Leprosy primary prevention

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Editor-In-Chief: C. Michael Gibson, M.S., M.D. [1]; Associate Editor(s)-in-Chief: João André Alves Silva, M.D. [2]


Primary prevention of leprosy includes immunoprophylaxis, chemoprophylaxis and education of the populations to prevent infection by the Mycobacterium leprae.

Primary prevention

There are still endemic regions in the world affected by leprosy. Due to international travels, these may be a source of the bacteria for the rest world. There is still no adequate tool for the early detection of leprosy. Immunoprophylaxis studies in different population groups with the BCG vaccine, alone or in combination with killed Mycobacterium leprae or atypical Mycobacteria, have shown an efficacy of 28 to 60%. A good coverage of BCG vaccine is still a major contribution to reduce the impact of leprosy in populations.[1]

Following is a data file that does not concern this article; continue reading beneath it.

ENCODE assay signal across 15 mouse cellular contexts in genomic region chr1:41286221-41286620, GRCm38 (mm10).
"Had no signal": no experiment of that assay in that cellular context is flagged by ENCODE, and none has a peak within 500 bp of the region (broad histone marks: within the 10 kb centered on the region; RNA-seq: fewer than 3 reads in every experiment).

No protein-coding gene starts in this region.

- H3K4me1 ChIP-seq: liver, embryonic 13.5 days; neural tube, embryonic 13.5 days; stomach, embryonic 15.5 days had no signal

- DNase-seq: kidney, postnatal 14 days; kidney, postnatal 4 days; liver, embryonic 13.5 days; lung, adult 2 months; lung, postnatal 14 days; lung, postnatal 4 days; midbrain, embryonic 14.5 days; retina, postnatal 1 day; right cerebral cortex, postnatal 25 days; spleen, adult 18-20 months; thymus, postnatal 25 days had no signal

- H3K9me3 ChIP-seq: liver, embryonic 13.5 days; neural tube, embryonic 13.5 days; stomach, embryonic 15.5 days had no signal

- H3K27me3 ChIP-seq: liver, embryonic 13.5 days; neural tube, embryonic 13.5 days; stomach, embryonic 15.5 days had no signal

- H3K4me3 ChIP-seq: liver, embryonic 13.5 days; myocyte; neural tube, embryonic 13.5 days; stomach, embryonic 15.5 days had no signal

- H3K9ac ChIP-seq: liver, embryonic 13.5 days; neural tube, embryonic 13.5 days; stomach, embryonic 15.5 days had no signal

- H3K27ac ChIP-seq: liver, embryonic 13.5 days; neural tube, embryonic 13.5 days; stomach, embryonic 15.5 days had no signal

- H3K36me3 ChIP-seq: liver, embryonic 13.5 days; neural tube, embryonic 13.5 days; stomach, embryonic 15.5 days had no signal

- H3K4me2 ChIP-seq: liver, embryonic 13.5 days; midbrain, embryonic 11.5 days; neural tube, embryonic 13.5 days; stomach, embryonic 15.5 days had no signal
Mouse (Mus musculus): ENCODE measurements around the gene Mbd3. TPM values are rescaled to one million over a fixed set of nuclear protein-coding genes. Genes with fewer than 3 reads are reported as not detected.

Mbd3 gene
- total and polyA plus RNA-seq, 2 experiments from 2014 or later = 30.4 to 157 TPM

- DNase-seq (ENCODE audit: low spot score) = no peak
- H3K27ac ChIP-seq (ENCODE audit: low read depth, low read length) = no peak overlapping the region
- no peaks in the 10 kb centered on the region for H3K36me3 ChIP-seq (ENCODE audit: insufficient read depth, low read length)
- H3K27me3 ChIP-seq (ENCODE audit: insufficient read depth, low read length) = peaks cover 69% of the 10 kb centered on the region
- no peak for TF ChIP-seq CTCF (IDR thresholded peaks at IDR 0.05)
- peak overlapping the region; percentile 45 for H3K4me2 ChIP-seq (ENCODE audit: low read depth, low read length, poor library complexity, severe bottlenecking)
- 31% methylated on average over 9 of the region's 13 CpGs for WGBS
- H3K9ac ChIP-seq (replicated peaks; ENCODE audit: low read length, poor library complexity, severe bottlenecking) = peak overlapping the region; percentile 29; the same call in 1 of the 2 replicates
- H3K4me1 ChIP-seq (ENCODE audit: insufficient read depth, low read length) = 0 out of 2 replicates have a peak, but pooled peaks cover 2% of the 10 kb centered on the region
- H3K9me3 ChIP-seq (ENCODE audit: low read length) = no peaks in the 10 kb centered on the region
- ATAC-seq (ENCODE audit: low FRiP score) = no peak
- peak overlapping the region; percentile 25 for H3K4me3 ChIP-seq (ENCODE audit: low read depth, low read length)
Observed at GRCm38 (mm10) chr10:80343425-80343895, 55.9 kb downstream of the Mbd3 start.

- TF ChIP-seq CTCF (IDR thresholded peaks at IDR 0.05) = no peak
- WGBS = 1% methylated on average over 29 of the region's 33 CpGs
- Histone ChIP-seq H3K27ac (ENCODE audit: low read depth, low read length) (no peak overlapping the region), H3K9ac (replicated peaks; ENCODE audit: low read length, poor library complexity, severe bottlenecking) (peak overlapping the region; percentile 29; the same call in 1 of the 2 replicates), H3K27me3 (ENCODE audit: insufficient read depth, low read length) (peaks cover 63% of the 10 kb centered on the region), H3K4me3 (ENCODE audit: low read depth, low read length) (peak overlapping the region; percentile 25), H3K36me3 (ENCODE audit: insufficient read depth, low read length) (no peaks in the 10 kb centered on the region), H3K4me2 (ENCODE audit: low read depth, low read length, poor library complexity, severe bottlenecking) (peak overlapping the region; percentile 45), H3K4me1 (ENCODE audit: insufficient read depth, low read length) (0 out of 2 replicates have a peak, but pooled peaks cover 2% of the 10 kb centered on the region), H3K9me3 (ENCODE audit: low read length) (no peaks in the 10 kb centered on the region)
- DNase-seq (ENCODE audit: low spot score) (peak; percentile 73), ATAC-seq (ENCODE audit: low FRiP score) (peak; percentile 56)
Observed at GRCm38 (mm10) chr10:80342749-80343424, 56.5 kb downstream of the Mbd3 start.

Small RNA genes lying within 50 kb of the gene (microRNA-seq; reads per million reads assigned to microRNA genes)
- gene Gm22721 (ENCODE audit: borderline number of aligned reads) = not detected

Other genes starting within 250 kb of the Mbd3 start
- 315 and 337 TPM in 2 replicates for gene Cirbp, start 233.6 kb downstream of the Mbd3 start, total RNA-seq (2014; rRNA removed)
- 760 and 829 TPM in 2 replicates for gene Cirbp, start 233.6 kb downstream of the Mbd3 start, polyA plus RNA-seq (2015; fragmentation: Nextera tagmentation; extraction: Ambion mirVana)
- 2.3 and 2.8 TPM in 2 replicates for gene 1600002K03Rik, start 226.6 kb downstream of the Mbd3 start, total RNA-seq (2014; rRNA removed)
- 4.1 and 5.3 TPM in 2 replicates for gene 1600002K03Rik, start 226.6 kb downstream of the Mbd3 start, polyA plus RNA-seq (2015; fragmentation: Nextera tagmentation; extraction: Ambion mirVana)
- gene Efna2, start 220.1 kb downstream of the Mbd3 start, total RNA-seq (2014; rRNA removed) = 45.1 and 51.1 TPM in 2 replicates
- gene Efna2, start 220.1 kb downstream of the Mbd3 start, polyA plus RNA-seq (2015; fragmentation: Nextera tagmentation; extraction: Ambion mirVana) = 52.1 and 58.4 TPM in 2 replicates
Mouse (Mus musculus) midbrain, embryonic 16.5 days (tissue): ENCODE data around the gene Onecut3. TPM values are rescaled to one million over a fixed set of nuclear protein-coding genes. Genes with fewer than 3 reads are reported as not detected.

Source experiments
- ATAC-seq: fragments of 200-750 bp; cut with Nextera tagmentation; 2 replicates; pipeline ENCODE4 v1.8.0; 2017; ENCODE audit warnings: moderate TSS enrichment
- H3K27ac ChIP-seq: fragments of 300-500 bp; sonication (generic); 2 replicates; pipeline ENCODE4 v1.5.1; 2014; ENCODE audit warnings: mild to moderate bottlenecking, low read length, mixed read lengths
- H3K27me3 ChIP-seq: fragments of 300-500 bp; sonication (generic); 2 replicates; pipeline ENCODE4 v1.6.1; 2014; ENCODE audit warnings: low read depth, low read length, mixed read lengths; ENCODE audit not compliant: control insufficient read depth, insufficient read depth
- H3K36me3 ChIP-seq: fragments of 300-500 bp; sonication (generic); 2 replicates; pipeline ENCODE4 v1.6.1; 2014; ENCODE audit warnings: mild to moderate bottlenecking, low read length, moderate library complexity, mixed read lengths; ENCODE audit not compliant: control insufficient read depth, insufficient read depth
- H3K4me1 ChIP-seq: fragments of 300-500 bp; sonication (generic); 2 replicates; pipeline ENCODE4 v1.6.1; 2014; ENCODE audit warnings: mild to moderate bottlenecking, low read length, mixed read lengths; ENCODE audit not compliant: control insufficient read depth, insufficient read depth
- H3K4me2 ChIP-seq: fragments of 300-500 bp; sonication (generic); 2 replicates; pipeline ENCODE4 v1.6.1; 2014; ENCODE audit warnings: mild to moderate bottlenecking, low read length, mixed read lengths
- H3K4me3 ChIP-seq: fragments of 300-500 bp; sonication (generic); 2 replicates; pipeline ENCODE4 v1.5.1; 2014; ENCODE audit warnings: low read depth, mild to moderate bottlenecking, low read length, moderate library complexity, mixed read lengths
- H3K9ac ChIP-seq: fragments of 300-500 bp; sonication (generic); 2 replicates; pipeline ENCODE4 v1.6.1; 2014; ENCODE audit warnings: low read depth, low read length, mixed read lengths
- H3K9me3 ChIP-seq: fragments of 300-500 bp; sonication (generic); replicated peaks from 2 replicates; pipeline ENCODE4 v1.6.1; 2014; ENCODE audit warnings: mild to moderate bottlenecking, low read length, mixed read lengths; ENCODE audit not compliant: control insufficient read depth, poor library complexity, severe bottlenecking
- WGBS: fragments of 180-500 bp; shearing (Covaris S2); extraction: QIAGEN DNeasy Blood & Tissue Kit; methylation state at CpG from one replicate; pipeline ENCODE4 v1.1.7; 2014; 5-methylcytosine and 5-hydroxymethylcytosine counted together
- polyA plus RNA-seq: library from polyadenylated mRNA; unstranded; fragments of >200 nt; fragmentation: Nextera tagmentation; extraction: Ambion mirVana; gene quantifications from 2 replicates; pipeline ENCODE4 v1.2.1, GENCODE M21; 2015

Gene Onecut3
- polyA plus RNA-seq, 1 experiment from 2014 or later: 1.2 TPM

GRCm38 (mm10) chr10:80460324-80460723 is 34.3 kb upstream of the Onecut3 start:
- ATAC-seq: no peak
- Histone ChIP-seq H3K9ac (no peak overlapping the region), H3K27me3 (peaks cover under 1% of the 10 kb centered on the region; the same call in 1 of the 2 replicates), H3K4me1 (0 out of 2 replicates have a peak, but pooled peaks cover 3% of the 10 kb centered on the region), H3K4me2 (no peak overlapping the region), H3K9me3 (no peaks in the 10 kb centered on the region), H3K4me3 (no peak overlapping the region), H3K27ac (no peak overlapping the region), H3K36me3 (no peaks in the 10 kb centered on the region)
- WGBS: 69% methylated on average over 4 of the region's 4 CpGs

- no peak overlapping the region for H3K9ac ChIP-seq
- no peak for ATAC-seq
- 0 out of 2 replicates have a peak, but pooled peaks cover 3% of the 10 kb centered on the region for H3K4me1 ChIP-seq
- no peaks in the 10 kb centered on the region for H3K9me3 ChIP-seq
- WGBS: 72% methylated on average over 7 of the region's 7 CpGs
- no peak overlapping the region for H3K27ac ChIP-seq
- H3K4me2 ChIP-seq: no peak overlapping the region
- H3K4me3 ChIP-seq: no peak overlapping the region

Chemoprophylaxis of chronic infectious diseases has also shown benefits, particularly in populations with higher risk of infection with leprosy. However, it is still early to define chemoprophylaxis as a public health measure, as more trials are needed to demonstrate safety, efficacy and cost-effectiveness of these therapies.[1]

Other important element of primary prevention is the education of populations. Immediate contacts of leprosy patients have higher risk of being infected, therefore they should be aware of the condition, its transmission and what to do to minimize this risk.[1]


  1. 1.0 1.1 1.2 "Enhanced Global Strategy for Further Reducing the Disease Burden due to Leprosy" (PDF).